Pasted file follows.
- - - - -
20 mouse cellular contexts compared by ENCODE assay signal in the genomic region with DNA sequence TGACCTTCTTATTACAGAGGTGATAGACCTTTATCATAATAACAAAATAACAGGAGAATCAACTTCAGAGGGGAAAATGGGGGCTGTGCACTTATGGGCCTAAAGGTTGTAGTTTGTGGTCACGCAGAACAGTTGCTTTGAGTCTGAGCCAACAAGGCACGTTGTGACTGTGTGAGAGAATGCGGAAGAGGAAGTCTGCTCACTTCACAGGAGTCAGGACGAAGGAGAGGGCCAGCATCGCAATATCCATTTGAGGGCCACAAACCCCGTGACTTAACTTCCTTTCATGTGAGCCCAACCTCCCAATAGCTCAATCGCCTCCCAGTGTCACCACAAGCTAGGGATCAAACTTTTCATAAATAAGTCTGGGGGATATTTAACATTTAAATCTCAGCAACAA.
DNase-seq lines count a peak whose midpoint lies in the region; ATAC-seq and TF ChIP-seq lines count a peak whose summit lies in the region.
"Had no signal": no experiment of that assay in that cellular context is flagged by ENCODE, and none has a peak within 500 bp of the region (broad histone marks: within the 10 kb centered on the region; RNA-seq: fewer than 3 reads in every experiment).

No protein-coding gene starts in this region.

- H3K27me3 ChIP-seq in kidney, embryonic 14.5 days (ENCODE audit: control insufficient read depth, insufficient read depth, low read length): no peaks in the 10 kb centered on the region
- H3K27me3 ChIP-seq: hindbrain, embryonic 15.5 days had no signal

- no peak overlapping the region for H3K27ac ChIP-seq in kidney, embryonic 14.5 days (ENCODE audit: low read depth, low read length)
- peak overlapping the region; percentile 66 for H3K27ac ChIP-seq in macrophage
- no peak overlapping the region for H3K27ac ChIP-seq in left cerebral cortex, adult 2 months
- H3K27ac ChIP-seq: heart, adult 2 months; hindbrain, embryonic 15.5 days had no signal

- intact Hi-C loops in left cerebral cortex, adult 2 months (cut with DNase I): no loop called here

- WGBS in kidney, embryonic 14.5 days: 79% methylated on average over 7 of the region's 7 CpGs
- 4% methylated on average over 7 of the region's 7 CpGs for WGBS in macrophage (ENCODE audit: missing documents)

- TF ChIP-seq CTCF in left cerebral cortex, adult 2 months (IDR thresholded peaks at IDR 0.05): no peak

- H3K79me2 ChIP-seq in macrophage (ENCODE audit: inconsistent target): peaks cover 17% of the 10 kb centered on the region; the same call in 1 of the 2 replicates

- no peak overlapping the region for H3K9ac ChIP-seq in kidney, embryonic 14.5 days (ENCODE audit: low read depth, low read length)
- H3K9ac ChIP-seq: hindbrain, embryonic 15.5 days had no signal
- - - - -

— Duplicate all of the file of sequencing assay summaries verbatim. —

20 mouse cellular contexts compared by ENCODE assay signal in the genomic region with DNA sequence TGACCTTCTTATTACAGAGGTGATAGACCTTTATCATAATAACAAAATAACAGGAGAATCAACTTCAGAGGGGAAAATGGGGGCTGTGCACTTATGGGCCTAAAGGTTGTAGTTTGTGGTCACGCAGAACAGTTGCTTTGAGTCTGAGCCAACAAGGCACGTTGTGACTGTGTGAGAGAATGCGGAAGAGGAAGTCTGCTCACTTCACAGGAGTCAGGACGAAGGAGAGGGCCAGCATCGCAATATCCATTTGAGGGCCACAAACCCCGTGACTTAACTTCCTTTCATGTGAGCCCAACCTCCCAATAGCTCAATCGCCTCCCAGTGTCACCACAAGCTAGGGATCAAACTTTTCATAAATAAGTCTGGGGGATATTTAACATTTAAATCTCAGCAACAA.
DNase-seq lines count a peak whose midpoint lies in the region; ATAC-seq and TF ChIP-seq lines count a peak whose summit lies in the region.
"Had no signal": no experiment of that assay in that cellular context is flagged by ENCODE, and none has a peak within 500 bp of the region (broad histone marks: within the 10 kb centered on the region; RNA-seq: fewer than 3 reads in every experiment).

No protein-coding gene starts in this region.

- H3K27me3 ChIP-seq in kidney, embryonic 14.5 days (ENCODE audit: control insufficient read depth, insufficient read depth, low read length): no peaks in the 10 kb centered on the region
- H3K27me3 ChIP-seq: hindbrain, embryonic 15.5 days had no signal

- no peak overlapping the region for H3K27ac ChIP-seq in kidney, embryonic 14.5 days (ENCODE audit: low read depth, low read length)
- peak overlapping the region; percentile 66 for H3K27ac ChIP-seq in macrophage
- no peak overlapping the region for H3K27ac ChIP-seq in left cerebral cortex, adult 2 months
- H3K27ac ChIP-seq: heart, adult 2 months; hindbrain, embryonic 15.5 days had no signal

- intact Hi-C loops in left cerebral cortex, adult 2 months (cut with DNase I): no loop called here

- WGBS in kidney, embryonic 14.5 days: 79% methylated on average over 7 of the region's 7 CpGs
- 4% methylated on average over 7 of the region's 7 CpGs for WGBS in macrophage (ENCODE audit: missing documents)

- TF ChIP-seq CTCF in left cerebral cortex, adult 2 months (IDR thresholded peaks at IDR 0.05): no peak

- H3K79me2 ChIP-seq in macrophage (ENCODE audit: inconsistent target): peaks cover 17% of the 10 kb centered on the region; the same call in 1 of the 2 replicates

- no peak overlapping the region for H3K9ac ChIP-seq in kidney, embryonic 14.5 days (ENCODE audit: low read depth, low read length)
- H3K9ac ChIP-seq: hindbrain, embryonic 15.5 days had no signal